Most companies will need to borrow money to finance their operations. Even the best and most profitable companies have to deal with timing issues affecting cash inflows and outflows. These include the time it takes to: produce or purchase a product; sell and deliver the product; and then to collect the associated invoice. The ability to borrow and the terms under which a company can borrow are largely determined by where it stands as judged by the traditional five c’s of credit: character, capacity, capital, collateral, and conditions.
The more profitable a company is the more options it has for financing and the cheaper that financing will be. The irony is that the less your company needs money the more lenders you will find, the more you need money the fewer options you will have. For those companies that are having trouble finding financing both factoring and trade finance offer viable, affordable solutions. Remember that in business profits equal success; the more the better. It is your profit margin that will determine whether your company can effectively use factoring and trade finance options.
To really know how much profit your company is making you need to have accurate and timely financial statements. It is surprising how many entrepreneurial companies fail to meet this requirement. Try running at full speed with your eyes closed and see how far you get. You will have the same success running your company without good financial information. You can start as simply as tracking cash in and cash out. Many good accounting programs are available at affordable prices for those with some accounting knowledge. Accounting help is available at many different service levels from a part time bookkeeper to a full service accounting firm for those in need of assistance. You will find that lenders love good financial information and that your success in finding affordable money will be greatly increased the better the financial information.
Timely information is extremely important. If you only find out today what happened 90 days ago you may be too late to make adjustments that are needed for success. I have seen many companies fail because they simply did not know what was really happening. You can grow broke if you do not realize that you are losing money on each sale.
Trade finance is paid for when the product that is being purchased or financed is sold to your customer and the associated invoice is factored. The factoring advance needs to be sufficient to repay the money lent plus the associated fees with some margin for safety. In our program we usually look for our advance to be no more than 65% of the amount of the sale to the customer. If your costs for buying or purchasing a product are less than this amount you may effectively finance 100% of your costs. If there is a shortfall you will need to put in the difference to bring the transaction within margin. You can then look at what is paid for the financing and your resulting profit and determine if enough is made to make it worthwhile for you.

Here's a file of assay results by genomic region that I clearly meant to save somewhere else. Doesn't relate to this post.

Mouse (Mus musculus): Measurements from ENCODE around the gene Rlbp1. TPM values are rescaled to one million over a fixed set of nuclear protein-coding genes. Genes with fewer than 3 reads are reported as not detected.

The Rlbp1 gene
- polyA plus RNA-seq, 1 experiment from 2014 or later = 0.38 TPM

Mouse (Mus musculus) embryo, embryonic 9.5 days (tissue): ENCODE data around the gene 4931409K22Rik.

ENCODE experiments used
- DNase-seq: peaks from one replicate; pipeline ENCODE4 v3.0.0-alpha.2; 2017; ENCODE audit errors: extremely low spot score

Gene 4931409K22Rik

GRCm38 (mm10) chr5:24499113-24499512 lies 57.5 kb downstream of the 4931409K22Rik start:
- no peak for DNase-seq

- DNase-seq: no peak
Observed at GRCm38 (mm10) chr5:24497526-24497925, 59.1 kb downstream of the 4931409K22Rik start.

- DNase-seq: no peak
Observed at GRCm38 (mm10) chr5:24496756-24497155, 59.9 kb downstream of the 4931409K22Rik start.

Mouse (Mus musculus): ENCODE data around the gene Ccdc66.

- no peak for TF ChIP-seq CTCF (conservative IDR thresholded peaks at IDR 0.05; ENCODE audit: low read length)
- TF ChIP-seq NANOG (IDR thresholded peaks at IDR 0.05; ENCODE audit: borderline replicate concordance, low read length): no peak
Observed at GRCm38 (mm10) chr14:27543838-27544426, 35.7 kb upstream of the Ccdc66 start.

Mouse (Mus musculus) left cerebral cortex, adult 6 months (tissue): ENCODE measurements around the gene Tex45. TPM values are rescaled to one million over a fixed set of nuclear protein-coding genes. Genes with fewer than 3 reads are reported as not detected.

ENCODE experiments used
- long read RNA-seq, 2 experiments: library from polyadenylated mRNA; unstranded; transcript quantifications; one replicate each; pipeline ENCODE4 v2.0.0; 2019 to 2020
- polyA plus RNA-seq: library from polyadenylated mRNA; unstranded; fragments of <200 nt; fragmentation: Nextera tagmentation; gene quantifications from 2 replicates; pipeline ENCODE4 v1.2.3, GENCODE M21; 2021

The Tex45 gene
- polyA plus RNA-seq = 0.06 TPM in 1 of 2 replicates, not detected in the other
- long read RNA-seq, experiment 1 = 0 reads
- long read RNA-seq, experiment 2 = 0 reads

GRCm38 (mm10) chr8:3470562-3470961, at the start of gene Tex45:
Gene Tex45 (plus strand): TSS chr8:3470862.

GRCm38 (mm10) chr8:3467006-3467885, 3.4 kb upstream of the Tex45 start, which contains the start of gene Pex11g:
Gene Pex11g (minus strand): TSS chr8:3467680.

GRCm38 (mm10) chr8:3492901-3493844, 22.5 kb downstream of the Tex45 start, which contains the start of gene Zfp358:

When evaluating factoring feasibility you need to look at the cost you will incur given your average AR turn days and your net profit margin. For example, if your receivables turn in an average 35 days and your factoring cost is 3% you need a profit margin of at least 3% to break even. The greater the differential the more attractive factoring is as an option and the more quickly other financing options will develop. One additional consideration with factoring is that a good factoring service provider will lessen the in house work that you need done for credit, accounting and collection. This will increase efficiency and should result in cost savings in these areas.read more
An Insider’s View by Tom Cavanaugh
Reading all those detailed provisions in the contract with your financing source can be tedious at best. Often the “boiler plate” seems innocuous enough to skip through. However, there are two important provisions in any financing contract that require very close examination. If you look closely at nothing else you must pay attention to:
In our industry the more onerous these provisions are the less likely they are to be discussed. The key words are Watch Out and Read Carefully.
A minimum fee clause requires that the Client pay the financier a certain sum per month. If normal business activity does not produce the required fee amount the Client must make up the difference with cash payments just like any other bill that you receive. This can be a problem and a surprise expense for any company which has even normal sales fluctuations. For a seasonal business this fee can become truly burdennsome when business is at the seasonal low point.read more
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